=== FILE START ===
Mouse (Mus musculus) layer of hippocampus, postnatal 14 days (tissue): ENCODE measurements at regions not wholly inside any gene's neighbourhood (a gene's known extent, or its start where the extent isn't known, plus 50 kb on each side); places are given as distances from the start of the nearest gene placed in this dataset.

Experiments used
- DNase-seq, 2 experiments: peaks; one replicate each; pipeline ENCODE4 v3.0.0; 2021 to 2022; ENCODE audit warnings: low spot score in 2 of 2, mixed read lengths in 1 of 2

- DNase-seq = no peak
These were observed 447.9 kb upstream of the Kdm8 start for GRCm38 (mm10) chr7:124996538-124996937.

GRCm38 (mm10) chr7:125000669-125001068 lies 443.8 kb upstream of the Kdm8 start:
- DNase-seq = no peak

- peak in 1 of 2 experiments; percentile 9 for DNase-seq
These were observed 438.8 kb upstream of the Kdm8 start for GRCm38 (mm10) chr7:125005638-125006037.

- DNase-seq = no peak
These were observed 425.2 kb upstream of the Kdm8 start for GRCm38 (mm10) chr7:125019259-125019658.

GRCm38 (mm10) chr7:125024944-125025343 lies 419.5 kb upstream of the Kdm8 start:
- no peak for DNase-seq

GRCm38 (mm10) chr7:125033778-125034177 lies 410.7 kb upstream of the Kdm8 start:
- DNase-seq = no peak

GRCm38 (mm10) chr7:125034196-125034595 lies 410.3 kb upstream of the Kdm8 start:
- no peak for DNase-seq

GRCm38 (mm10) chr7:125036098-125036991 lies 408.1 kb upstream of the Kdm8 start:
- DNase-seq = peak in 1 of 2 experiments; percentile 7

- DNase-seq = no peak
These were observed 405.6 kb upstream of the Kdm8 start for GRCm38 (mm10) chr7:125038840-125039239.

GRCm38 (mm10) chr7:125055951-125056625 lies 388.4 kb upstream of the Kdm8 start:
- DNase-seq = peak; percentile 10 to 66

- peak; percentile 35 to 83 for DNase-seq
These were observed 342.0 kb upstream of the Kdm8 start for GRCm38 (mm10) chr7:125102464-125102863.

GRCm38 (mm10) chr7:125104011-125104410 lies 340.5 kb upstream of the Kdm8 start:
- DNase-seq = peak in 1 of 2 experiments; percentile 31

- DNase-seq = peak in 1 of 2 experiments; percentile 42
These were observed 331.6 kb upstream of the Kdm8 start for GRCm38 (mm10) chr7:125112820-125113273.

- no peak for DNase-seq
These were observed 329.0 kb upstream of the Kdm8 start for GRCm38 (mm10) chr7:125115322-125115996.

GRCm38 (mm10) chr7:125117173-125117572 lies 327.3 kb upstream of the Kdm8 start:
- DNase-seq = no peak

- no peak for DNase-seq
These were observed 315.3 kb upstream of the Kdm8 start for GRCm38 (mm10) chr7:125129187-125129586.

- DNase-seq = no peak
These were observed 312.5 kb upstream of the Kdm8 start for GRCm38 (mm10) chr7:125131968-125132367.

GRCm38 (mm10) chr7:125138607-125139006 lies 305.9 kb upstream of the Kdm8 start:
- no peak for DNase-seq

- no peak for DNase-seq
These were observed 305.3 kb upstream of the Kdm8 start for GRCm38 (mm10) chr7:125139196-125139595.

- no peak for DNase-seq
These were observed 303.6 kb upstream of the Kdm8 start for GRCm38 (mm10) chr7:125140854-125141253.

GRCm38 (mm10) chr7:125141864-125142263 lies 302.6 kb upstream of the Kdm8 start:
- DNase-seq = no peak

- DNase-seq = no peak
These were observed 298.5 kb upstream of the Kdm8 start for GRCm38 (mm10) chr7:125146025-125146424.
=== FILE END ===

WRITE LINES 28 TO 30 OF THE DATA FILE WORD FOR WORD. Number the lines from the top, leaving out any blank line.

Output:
- DNase-seq = peak in 1 of 2 experiments; percentile 42
These were observed 331.6 kb upstream of the Kdm8 start for GRCm38 (mm10) chr7:125112820-125113273.

- no peak for DNase-seq